My mother wears a basic hijab and my father strongly supported her decision, so I have the highest respect for Muslim women who choose to wear it, especially those living in the West. It takes immense courage and discipline to make a conscious decision to conceal one’s beauty. To me, that represents the highest form of humility, which, in turn, is the most rare and noble of virtues. Indeed, the hijab is a beautiful ornament worn even by many religious Christian women. Catholic nuns wear what amounts to a hijab and any standard European depiction of Mary, peace be upon her, shows her with a head veil. Few Christians today are aware that, according to St. Paul in the New Testament, head covering is incumbent on Christian women:
“Every wife who prays or prophesies with her head uncovered dishonors her head, since it is the same as if her head were shaven. For if a wife will not cover her head, then she should cut her hair short. But since it is disgraceful for a wife to cut off her hair or shave her head, let her cover her head….For man was not made from woman, but woman from man. Neither was man created for woman, but woman for man. That is why a wife ought to have a symbol of authority on her head.” 1 Corinthians 11: 5-10.
The important point, however, is that in light of the Muslim world’s current problems turning the hijab into an issue of immense importance is the equivalent of debating whether to tie one’s shoe before running out of a burning house. Hamza Yusuf is quite right: if one is so concerned about casting a lustful glance on an “uncovered woman”, they ought to just avert their eyes. Thousands of young Muslims are developing a profound aversion to Islam because of sanctimonious Muslims projecting their own insecurities and “chasing them out” by insisting upon such an unyielding interpretation of the faith. I feel that it is an utter waste of time to sit around rehashing medieval debates about the formalities of religious devotion. One does not have to be a “sellout Muslim” to recognize that human societies have transformed drastically since the time of the Prophet (pbuh) and that “we should know the time we are living in.” If hard-liners genuinely cared about fellow Muslims, they would not be so judgmental towards their brothers and sisters. Some ulema (a minority, to be sure) have taken comedy to a whole new level by suggesting that eating with one’s left hand, or not placing one’s hands on the upper chest during prayer, is why God is sending so many calamities upon the Muslim world. It’s downright laughable. Torture, murder, racism, mendacity, hypocrisy, misogyny, child abuse, corruption, and treating fellow human beings worse than animals sound like more convincing reasons to me.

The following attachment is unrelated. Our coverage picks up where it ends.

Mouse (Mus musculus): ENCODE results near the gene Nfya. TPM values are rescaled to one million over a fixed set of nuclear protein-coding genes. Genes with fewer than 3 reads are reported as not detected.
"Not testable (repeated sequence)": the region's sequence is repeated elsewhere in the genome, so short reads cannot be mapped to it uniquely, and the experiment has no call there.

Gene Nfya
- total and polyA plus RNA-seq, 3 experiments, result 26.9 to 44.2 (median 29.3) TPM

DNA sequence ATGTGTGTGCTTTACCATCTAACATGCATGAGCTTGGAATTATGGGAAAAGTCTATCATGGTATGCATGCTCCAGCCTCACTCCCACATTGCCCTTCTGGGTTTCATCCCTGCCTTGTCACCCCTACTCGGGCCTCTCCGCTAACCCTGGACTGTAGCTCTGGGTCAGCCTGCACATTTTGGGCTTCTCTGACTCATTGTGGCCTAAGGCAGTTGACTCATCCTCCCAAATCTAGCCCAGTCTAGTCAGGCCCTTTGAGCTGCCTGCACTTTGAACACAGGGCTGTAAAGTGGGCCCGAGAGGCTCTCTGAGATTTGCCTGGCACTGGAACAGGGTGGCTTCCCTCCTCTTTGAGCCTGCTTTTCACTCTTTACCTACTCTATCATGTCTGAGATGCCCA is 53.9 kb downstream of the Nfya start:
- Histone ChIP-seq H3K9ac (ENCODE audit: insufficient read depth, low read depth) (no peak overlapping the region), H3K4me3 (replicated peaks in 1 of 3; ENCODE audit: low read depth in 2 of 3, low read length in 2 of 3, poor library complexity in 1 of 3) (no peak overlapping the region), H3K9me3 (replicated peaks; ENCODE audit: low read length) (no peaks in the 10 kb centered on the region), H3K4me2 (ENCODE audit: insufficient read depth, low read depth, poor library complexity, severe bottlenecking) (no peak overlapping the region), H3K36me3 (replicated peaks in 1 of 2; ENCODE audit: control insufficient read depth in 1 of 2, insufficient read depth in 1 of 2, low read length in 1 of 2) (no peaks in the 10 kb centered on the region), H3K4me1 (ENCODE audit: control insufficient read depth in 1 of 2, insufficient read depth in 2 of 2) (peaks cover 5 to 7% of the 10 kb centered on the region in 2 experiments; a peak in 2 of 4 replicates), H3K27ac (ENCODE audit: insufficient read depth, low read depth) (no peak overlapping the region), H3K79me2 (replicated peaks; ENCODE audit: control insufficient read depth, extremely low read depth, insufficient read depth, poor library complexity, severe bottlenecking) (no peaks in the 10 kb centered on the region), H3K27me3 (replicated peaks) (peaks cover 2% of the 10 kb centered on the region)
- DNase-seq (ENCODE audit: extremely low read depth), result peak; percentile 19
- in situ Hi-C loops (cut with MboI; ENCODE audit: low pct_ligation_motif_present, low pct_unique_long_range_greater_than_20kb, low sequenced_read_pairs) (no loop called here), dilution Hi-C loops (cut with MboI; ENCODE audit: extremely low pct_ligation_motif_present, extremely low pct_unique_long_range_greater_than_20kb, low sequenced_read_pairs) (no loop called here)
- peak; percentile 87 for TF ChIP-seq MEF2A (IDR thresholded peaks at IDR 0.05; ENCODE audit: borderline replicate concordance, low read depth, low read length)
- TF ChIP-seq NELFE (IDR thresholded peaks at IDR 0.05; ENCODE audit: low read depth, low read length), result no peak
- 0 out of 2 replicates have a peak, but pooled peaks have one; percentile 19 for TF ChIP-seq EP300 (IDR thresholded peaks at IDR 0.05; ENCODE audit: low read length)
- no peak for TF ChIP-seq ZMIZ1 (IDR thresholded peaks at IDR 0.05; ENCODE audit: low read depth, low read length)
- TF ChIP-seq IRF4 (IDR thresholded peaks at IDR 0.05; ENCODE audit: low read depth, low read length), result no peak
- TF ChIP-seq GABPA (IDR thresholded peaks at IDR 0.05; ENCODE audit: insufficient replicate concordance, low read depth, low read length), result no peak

I received the following e-mail from a Muslim friend. After saying that he/she is excited about becoming more well-versed in Islam, they write, in reference to Salmaan Taseer’s recent murder:
In light of what’s happened I feel like I’m developing an aversion to Islam, and its tragic because I have never felt that way. It’s like this assassination has divided the nation into right or wrong. Those who believe what happened was right and then us, the minority, who believe it was wrong. What good can possibly come out of this? Why this test? What makes me cringe is that it was done in the name of our Prophet (sws). Recently a young boy in Pakistan was arrested and may be sentenced to death because he gave his Islamiyat exam and wrote the wrong answer. What Islam are we fighting for?
I’m afraid that sums up things rather well. In the last several weeks I’ve exchanged many e-mails with close friends, and all of us seem to agree that while we desperately want to practice our faith, love the Prophet (pbuh), worship God, and embrace our identity as Muslims with pride and dignity, we feel intellectually and spiritually isolated. That if we express our honest views about Islam it will only invite ridicule, insult, and ostracism. Muslims are indeed chasing one another out of Islam, and if things don’t change, our ranks will shrink more and more.